If you are a Windows user without any physical handicaps, chances are you’ve never even looked at the “Ease of Access Center” in the Window 7 control panel. However, there are some interesting things in there!
I find Mouse Keys to be handy from time to time, especially if I’ve been doing a lot of mousing and my hand needs a break. (This isn’t recommended on a laptop with an embedded number pad.) You can find those settings under the Make the mouse easier to use options. There are also different mouse style options than you’d find under the regular mouse settings – good for when you are doing presentations and want to make the mouse easier for others to follow.
Under Use this computer without a display, you’ll find the setting to adjust how long notification boxes stay open. This is adjustable up to 5 minutes. You can also change the thickness of the blinking cursor in the Make this computer easier to see section.
Under Make the keyboard easier to use there is the a couple hidden gems. First, “underline keyboard shortcuts and access keys” can make it easier for you to perform some tasks without reaching for the mouse.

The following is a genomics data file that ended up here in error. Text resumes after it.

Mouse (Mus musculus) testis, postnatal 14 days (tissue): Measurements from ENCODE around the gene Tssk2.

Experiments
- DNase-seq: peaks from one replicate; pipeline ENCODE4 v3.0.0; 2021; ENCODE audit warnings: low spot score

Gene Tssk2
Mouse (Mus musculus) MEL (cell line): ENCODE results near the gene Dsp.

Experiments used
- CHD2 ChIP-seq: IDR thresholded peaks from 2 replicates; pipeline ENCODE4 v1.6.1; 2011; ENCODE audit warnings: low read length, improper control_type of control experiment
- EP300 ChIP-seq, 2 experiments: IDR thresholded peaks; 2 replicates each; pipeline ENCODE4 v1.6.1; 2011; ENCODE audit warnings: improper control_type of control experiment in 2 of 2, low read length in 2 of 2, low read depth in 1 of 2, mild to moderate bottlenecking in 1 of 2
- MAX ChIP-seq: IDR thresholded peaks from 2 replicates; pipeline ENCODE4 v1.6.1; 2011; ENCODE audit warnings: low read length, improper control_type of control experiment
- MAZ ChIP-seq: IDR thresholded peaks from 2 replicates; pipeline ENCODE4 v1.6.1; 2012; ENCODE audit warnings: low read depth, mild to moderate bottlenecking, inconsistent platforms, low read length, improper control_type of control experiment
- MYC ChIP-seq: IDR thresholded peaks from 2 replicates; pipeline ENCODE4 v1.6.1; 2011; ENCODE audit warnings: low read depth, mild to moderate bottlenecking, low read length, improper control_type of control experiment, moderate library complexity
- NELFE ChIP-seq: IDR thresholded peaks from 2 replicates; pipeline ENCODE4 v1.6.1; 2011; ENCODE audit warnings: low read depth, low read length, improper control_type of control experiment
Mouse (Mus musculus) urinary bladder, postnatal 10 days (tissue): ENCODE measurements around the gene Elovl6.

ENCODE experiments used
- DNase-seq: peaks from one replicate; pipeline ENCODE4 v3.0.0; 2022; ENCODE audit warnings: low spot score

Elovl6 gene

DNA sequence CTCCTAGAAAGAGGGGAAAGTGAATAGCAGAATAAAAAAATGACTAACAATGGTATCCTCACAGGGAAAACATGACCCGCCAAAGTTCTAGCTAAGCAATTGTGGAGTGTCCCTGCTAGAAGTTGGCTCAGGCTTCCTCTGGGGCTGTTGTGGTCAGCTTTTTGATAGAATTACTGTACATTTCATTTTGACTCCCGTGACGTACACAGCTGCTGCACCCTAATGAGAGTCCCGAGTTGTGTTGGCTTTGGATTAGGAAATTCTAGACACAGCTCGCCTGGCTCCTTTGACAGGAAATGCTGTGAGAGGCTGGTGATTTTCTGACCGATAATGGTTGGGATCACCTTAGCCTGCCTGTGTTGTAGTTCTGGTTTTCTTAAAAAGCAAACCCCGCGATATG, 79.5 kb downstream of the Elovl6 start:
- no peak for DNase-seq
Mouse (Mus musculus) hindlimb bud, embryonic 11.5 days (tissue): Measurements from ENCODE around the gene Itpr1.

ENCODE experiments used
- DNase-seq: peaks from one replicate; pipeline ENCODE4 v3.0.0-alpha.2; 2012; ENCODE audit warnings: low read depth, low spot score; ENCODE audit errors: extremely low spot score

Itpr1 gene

Finally, if you aren’t impressed with the new Aero “Snap” features for docking your windows to the sides and top of the screen, you can turn them of by selecting “Prevent windows from being automatically arranged when moved to the edge of the screen.” For those of you who like shoving windows to the side to take advantage of screen real estate, this gives you that power back.
Not only can you find some interesting options for occasional use, it’s helpful to familiarize yourself with what Windows can do for someone who may need some adjustments in order to use their computer to the best of their abilities.